Yet the influx of investors to private markets may not be as vast as industry-watchers envisioned. Millions of Americans already meet the wealth standards; even if hundreds of thousands more qualify as accredited investors under the new rule, “that’s a relatively small increase,” says Mark Wood, an attorney and head of the securities practice group at Katten Muchin Rosenman.

Those investors that qualify under the criteria may not have the financial resources that funds seek, now that wealth is no longer a prerequisite to investing. “Private equity firms are not looking for someone to put in $5,000,” Wood says. “It’s not practical.”

The change ultimately may not have much of an impact on private equity coffers or M&A, according to Ricardo Davidovich, a partner in the investment management and private equity practice group at law firm Haynes and Boone. “While there will be an increase in the number of accredited investors, based on the proposed rule, I do not think the increase will have a material impact,” he says.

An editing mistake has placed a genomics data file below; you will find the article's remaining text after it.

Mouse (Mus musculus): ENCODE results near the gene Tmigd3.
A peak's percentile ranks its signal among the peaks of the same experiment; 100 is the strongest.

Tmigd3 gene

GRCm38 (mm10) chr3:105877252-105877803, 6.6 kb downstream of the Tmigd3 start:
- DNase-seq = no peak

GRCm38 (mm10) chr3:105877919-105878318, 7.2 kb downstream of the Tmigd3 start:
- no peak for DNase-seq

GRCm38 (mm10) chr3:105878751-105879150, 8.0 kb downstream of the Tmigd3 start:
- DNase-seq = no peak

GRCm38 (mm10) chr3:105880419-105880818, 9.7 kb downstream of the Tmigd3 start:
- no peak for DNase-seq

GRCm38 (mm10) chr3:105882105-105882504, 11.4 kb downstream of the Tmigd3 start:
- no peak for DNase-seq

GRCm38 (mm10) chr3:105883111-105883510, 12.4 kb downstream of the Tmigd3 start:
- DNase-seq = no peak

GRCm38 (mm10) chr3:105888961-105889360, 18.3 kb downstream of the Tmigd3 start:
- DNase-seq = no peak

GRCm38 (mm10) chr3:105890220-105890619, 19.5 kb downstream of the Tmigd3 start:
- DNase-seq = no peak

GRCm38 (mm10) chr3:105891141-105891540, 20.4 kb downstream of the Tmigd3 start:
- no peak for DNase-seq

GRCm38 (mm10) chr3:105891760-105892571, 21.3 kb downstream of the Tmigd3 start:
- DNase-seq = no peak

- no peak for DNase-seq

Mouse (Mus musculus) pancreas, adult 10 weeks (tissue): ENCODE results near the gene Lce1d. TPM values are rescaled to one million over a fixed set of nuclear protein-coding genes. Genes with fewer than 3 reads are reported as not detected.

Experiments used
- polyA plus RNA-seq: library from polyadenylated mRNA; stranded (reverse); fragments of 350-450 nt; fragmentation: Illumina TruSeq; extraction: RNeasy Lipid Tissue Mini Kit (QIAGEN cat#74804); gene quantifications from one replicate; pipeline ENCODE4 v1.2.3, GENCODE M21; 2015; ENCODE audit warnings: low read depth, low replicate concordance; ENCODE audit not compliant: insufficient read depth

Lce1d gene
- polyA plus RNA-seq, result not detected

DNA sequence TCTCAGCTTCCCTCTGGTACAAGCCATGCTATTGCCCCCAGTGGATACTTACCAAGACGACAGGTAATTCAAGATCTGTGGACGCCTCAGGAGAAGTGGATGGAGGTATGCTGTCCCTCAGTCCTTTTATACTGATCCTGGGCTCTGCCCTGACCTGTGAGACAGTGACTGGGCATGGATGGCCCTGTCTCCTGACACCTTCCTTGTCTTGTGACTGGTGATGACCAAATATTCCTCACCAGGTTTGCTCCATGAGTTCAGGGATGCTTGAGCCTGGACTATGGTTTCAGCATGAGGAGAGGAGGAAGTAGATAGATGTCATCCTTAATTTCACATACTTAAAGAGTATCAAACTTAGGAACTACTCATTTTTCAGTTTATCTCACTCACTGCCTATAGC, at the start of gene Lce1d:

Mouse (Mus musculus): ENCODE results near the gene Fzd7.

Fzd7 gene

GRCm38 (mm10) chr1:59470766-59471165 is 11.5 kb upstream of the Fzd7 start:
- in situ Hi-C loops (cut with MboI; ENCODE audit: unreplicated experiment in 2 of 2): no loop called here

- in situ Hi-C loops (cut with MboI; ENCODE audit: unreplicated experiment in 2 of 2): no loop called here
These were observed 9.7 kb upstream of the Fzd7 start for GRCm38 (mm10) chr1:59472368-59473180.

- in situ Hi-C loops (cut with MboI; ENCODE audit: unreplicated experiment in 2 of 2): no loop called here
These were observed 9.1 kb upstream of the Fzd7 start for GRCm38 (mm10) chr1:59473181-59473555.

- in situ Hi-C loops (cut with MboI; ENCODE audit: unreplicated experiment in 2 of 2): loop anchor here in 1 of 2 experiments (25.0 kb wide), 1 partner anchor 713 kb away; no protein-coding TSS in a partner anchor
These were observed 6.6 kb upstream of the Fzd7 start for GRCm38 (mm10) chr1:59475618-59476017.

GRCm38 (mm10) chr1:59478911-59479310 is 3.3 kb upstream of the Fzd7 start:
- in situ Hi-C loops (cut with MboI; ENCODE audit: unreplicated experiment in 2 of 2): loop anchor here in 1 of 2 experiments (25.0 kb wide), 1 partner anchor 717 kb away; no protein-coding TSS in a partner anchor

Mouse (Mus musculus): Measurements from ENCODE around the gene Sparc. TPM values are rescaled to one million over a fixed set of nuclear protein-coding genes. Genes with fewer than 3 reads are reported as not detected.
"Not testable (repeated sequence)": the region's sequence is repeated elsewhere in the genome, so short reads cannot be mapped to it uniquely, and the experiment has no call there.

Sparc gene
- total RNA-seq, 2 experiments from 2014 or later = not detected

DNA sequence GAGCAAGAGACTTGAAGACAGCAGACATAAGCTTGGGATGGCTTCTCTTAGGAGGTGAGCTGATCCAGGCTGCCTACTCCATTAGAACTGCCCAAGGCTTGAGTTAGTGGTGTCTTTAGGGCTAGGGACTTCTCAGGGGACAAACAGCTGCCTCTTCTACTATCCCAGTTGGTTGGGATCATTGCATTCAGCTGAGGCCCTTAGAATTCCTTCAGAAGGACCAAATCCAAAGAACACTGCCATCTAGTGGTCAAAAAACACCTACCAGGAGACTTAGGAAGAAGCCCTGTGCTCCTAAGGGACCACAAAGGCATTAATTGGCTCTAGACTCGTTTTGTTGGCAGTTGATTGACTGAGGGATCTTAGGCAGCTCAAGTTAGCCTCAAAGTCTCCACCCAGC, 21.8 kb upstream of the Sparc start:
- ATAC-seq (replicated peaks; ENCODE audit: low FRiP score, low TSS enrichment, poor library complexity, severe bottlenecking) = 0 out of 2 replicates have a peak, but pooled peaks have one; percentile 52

The change still could have a positive effect on private equity in other ways—as a tool to motivate financial professionals, for example. “This makes it easier to incentivize employees by giving them opportunities to invest in the fund,” Wood says.

The proposal also could increase investor ranks meaningfully over the long term by freezing wealth requirements, rather than indexing them to inflation.

“Wage growth and increases in the value of assets will allow even more people to meet the thresholds over time,” Wood says. Since the accredited investor standard was established, the number of qualified investors has grown from 1.3 million to more than 16 million.

The new rule appeared in the Federal Register on Jan. 15. It will undergo a 60-day comment period before it can be approved by the SEC.

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Benjamin-Glick

Benjamin Glick is Middle Market Growth’s associate editor.